Auli’i Cravalho on the Experience of Pasifika Women in Hollywood: “It’s Lonely”

“The reason I’m successful is because I’m passing, straight up,” said producer Naomi Scott, who is Chamorro (Indigenous people of the Mariana Islands), during the Pasifika Entertainment Advancement Komiti (PEAK)’s second annual PEAK Conversations panel. It was held on the first day of Asian Pacific American Heritage Month last Wednesday night.

“I’m married to a white man who’s famous. I don’t want to sugarcoat it,” added Scott, who is married to actor Adam Scott. “But now that I’m here, I have a responsibility to keep the door open.”

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The experience of Pasifika women in Hollywood was at the center of the discussion in West Hollywood, created to celebrate Pacific Islander filmmaking, entertainment and community.

Scott was joined on the panel by Moana and Mean Girls star Auli’i Cravalho and RuPaul‘s Drag Race season 15 winner Sasha Colby, who are both Hawaiian. “There’s a McKinsey Report that just came out a couple weeks ago which cited that, in 2022, out of 17 Pacific Islander leads, they were played by five men, most of them being people that we love, Dwayne Johnson and Jason Momoa,” said the panel’s moderator, PEAK co-founder and Samoan screenwriter Dana Ledoux Miller (Moana 2, live-action Moana). “What that really highlights is that the women who are so incredibly talented and are gaining a bigger presence in this industry are still being overshadowed.”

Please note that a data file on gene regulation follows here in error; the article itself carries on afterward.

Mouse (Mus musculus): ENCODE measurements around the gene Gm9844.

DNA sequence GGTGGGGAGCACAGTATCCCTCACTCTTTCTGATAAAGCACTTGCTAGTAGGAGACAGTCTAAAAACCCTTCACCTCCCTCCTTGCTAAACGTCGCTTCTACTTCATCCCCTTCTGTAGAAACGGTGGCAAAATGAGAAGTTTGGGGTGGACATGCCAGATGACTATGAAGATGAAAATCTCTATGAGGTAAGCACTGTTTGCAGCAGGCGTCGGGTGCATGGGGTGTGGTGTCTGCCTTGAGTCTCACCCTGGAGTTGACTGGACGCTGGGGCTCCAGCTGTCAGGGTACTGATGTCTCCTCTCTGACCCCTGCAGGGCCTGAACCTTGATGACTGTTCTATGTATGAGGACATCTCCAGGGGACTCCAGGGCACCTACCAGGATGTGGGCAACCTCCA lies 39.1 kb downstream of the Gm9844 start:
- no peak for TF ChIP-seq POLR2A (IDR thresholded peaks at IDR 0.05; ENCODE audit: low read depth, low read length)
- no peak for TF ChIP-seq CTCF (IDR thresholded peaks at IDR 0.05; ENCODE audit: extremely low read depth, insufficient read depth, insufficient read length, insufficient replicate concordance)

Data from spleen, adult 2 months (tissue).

For the next hour, the panelists shared about their experience in Hollywood, with Cravalho admitting candidly, “It’s lonely.”

“There are a lot of Asian Americans and not as many Pacific Islanders, and it’s really weird when I do a ‘chee hoo!’ and people go, ‘What?’” explained Cravalho. “It’s a different culture and to group us together — I think that there is strength in numbers, but we are very different.”

Being one of a few has also placed Cravalho in the uncomfortable position of being the go-to authority on all things Pasifika culture, which is unfair, she noted.

“Receiving that role when I was 14, I didn’t fully realize how much would be put on my shoulders,” added Cravalho of the year she was cast in Moana. “For me to be a representative of all the Pacific is simply incorrect, so I look forward to seeing more faces in the crowd, and, importantly, more faces behind the camera, in the writers room, as showrunners, as producers, as industry leaders, because having to answer everyone’s questions is too much.”

Asking questions, however, has become a secret weapon of Scott’s, who’s behind the films Fun Mom Dinner and Other People: “What I do is I get curious. I said this a few years ago to an agency that I was working with: ‘I would love to know who your Pacific Islander clients are.’ And they looked blank-faced and then a light bulb went on, like, ‘Oh, you mean The Rock?’ And I was like, ‘Yes, and? Who else?’ The list came back three or four days later. It was short, but I said I want to meet everyone there, and those have built up into relationships.

“It’s still not enough,” Scott continued, “but what I try to do is step into the conversation and implore everyone to keep asking those questions because if Agent X hears that from 10 people, it makes a bit of a difference. They go from being curious, to then it becomes maybe a priority.”